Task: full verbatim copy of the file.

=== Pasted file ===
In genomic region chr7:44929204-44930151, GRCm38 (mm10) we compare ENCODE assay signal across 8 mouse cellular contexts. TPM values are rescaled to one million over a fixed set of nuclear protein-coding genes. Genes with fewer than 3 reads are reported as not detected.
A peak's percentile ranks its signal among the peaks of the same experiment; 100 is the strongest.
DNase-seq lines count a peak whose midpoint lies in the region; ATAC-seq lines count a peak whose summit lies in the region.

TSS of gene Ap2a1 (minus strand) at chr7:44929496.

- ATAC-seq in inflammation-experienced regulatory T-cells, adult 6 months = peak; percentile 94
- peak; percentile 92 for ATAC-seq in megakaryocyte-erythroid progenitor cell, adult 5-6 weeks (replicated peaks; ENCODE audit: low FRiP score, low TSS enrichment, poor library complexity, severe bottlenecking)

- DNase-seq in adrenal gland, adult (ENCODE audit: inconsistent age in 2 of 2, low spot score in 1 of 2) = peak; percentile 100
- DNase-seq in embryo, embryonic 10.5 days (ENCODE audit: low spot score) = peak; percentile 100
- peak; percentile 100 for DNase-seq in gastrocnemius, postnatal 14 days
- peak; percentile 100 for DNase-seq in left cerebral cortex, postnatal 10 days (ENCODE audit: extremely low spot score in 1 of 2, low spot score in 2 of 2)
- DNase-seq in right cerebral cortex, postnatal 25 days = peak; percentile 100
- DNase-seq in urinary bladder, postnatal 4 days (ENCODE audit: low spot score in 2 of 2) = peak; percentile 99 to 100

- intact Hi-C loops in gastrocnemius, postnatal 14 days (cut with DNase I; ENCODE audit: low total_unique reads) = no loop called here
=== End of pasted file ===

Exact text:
In genomic region chr7:44929204-44930151, GRCm38 (mm10) we compare ENCODE assay signal across 8 mouse cellular contexts. TPM values are rescaled to one million over a fixed set of nuclear protein-coding genes. Genes with fewer than 3 reads are reported as not detected.
A peak's percentile ranks its signal among the peaks of the same experiment; 100 is the strongest.
DNase-seq lines count a peak whose midpoint lies in the region; ATAC-seq lines count a peak whose summit lies in the region.

TSS of gene Ap2a1 (minus strand) at chr7:44929496.

- ATAC-seq in inflammation-experienced regulatory T-cells, adult 6 months = peak; percentile 94
- peak; percentile 92 for ATAC-seq in megakaryocyte-erythroid progenitor cell, adult 5-6 weeks (replicated peaks; ENCODE audit: low FRiP score, low TSS enrichment, poor library complexity, severe bottlenecking)

- DNase-seq in adrenal gland, adult (ENCODE audit: inconsistent age in 2 of 2, low spot score in 1 of 2) = peak; percentile 100
- DNase-seq in embryo, embryonic 10.5 days (ENCODE audit: low spot score) = peak; percentile 100
- peak; percentile 100 for DNase-seq in gastrocnemius, postnatal 14 days
- peak; percentile 100 for DNase-seq in left cerebral cortex, postnatal 10 days (ENCODE audit: extremely low spot score in 1 of 2, low spot score in 2 of 2)
- DNase-seq in right cerebral cortex, postnatal 25 days = peak; percentile 100
- DNase-seq in urinary bladder, postnatal 4 days (ENCODE audit: low spot score in 2 of 2) = peak; percentile 99 to 100

- intact Hi-C loops in gastrocnemius, postnatal 14 days (cut with DNase I; ENCODE audit: low total_unique reads) = no loop called here